American Telephone & Telegraph Co. will lower long distance rates an average 3.5 percent, effective today, the company said yesterday. ATT said the move will save consumers about $772 million a year.
At the same time, the Federal Communications Commission disclosed that it would look into whether AT&T could lower its rates further and told the company to submit additional financial data.
AT&T's cuts are largest for daytime use, with an average 6.4 percent reduction in that category. Evening rates were trimmed by 1.9 percent and late night and weekend calls by 0.6 percent. Cuts also were announced in WATS and other business services that AT&T offers.
Generally, business users will benefit more than residential users, AT&T said, Residential customers will save about 21 cents on an average monthly bill of $9, or 2.4 percent. Price cuts were focused on business services, company spokesman Herb Linnen said, because AT&T's competitors have been putting particular pressure on it in these areas.
Other long distance companies are expected to follow the lead set by AT&T, the country's dominant carrier.
"We will be reducing our prices but have yet to determine to what extent and when," said Kathleen Keegan, a spokeswoman for MCI Communications Corp., the country's No. 2 long distance carrier. "We will first review the AT&T filing and make a decision."
U.S. Sprint Communications Co., which ranks No. 3, said it intends to "remain competitive" with AT&T and will "file appropriate action with the FCC in the very near future."
The cut is AT&T's sixth since 1984 and pares the cost of its long distance services by 36 percent since then.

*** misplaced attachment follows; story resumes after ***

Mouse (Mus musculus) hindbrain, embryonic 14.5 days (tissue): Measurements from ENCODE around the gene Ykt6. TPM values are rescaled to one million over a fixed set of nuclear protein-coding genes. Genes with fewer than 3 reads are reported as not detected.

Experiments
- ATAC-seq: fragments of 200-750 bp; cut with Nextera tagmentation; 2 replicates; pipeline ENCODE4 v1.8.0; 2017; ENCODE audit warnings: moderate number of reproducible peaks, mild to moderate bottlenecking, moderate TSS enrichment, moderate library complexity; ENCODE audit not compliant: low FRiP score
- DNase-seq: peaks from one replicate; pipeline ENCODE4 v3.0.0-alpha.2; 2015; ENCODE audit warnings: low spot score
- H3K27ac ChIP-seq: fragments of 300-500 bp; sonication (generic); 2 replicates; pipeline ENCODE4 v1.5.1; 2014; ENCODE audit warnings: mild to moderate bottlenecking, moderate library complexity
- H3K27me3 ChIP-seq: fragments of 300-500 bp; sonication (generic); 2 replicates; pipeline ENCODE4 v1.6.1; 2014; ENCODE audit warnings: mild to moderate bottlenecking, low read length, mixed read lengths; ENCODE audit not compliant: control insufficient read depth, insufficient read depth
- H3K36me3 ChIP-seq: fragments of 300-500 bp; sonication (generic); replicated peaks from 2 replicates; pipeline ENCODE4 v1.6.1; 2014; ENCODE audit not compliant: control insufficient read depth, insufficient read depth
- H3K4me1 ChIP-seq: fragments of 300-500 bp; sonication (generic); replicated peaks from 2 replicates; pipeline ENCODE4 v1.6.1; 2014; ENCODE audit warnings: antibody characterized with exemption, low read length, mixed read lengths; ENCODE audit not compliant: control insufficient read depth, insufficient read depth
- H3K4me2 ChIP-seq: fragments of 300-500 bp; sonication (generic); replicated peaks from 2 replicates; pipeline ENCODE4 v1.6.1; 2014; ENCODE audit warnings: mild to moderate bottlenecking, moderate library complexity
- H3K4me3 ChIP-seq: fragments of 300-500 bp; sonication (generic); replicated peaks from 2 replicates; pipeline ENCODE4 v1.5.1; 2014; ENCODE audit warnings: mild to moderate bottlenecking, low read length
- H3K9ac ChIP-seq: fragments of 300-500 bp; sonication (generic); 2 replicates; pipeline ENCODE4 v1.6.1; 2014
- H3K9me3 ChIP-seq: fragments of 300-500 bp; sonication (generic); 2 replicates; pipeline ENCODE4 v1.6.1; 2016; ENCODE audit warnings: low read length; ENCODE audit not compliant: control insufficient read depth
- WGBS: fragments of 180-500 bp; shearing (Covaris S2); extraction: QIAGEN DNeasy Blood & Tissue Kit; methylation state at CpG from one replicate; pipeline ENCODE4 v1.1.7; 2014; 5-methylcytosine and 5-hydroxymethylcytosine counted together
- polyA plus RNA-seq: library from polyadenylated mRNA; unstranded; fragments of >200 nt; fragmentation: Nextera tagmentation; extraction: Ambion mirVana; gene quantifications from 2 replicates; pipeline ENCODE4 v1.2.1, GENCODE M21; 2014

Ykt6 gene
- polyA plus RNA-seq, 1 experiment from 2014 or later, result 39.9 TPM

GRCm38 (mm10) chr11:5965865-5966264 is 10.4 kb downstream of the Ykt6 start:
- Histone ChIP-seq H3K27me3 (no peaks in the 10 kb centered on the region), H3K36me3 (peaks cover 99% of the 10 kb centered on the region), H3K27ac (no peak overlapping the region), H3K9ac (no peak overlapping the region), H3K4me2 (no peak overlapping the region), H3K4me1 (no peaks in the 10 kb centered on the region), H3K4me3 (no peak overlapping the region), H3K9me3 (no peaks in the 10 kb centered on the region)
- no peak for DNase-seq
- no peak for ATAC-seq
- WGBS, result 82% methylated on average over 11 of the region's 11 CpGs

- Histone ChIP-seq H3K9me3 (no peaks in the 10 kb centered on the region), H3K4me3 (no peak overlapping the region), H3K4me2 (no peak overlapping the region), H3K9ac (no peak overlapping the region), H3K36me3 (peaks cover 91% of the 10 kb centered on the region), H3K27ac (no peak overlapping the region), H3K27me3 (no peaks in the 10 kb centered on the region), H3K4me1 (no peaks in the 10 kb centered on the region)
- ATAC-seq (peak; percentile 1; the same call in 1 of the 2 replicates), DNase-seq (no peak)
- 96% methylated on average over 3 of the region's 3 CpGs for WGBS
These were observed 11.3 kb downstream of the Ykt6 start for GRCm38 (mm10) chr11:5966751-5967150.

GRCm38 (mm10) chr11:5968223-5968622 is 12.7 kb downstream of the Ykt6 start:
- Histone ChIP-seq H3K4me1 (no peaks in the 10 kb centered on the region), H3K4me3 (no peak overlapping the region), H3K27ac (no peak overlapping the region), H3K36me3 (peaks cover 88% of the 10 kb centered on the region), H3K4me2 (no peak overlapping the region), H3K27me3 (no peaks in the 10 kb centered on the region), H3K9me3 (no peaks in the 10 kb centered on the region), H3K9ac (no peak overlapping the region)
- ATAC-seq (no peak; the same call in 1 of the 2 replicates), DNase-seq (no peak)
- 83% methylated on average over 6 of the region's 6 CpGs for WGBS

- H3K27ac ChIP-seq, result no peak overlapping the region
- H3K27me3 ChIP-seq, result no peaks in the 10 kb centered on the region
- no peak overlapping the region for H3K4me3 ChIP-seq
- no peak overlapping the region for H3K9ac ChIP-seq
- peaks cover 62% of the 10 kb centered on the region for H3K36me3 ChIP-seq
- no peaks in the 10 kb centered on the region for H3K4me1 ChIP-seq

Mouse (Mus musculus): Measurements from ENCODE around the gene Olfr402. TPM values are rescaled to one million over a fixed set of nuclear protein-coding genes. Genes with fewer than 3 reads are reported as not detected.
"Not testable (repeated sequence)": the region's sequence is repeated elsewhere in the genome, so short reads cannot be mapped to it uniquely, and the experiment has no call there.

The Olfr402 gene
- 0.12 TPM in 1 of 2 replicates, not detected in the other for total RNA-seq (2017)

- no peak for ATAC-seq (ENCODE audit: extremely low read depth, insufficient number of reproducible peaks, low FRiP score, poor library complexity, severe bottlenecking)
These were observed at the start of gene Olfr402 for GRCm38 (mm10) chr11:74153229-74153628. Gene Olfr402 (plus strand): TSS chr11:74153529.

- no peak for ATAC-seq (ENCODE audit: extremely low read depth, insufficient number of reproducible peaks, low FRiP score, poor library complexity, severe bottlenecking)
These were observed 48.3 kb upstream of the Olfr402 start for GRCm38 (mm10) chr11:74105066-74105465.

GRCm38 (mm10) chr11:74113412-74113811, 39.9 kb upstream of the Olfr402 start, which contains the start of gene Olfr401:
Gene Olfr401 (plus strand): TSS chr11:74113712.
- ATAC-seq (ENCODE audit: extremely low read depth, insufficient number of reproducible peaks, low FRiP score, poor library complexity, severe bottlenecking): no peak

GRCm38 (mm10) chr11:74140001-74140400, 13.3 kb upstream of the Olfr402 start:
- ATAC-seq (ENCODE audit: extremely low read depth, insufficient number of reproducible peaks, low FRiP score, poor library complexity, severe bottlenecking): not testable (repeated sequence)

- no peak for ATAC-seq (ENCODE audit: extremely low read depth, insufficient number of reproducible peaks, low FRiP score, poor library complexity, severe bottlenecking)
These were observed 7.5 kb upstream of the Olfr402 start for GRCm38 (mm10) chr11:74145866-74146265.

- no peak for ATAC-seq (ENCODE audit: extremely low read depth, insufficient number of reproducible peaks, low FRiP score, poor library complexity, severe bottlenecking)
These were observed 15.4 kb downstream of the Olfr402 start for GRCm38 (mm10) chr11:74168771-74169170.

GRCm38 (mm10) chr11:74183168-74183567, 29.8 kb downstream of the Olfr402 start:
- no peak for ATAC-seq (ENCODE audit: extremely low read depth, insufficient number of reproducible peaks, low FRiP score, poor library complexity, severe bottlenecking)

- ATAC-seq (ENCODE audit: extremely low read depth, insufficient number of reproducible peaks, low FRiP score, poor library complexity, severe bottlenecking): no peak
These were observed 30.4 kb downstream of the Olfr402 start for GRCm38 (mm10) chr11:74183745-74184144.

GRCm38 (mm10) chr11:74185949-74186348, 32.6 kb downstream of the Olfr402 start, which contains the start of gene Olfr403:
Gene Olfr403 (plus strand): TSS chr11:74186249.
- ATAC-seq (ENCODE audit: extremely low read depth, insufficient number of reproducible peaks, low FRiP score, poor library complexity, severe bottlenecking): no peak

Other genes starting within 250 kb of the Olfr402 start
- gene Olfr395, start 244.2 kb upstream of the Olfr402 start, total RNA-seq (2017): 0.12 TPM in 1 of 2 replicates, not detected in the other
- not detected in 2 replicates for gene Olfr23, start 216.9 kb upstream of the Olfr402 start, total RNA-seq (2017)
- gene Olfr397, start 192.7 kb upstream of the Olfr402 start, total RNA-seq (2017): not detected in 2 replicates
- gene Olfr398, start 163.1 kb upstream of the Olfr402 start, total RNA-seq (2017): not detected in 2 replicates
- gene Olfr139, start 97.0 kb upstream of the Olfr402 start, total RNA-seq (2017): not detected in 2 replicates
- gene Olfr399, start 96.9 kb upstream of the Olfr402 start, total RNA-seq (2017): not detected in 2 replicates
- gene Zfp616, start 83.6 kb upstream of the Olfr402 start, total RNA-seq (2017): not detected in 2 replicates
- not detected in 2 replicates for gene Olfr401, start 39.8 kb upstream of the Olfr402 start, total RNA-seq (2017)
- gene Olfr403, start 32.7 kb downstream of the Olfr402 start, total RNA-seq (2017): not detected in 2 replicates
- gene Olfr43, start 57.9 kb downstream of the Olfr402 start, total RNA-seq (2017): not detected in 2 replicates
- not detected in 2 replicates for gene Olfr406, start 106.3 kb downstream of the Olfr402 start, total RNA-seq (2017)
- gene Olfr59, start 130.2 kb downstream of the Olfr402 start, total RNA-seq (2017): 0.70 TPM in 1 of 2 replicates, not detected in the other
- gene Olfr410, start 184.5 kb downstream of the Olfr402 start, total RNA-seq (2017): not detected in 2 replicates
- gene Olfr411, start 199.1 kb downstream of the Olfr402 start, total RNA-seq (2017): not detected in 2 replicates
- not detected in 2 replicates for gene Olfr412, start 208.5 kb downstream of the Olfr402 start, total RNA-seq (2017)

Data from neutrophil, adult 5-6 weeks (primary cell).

Like the previous five, this reduction is based on AT&T passing along to consumers savings it will realize by paying lower fees to local telephone companies for using their networks to begin and end long distance calls. As such, the lower rates consumers will pay starting today will not cost AT&T anything, as they will be matched dollar-for-dollar by savings in what it pays out for access fees.
Access charges are set by the FCC. Last week it ordered the local companies to cut those collected from AT&T by about $772 million. AT&T then got to work calculating new rates to reflect those savings.
The FCC yesterday held out the possibility of additional rate cuts if it is shown that AT&T's overall cost of doing business will decline in 1988. The commission said that when it filed for new rates, the company had failed to include overall financial data that is routinely filed with rate change applications. The commission instructed the company to provide it and AT&T agreed to do so.
Of particular interest to the commission, officials there said, is savings AT&T may enjoy next year due to changes in tax laws and pension programs and potential added costs due to investment in new transmission facilities. "We don't have the information at the moment to say whether the sum of those and other potential changes is positive or negative," said Gerald Brock, chief of the FCC's common carrier bureau. "But we feel that to fulfill our regulatory responsibilities we need to see that information."
Meanwhile, AT&T personnel yesterday were busy sending out the new rates, in many cases by facsimile machine, to the approximately 1,150 local phone companies around the country that act, for a fee, as billing agents for it.
Computation of long distance charges is based on several factors, including geographical distance, duration, discounts for minutes after the first minute, and time of day or week the call is made. Rate changes can thus require extensive reprogramming of phone company computers that automatically keep tabs.
AT&T has known the basics of the new rate structure since November and programmers at the companies have been at work punching the new data into their machines. Yesterday, the final numbers, base rates in cents per minute for varying distances, derived from the $772 savings in access charges, were sent out.
The programming work that remained so that a call made at 12:01 this morning would reflect the new rates was not very big, according to Doug Wilcox, AT&T's federal regulatory division manager.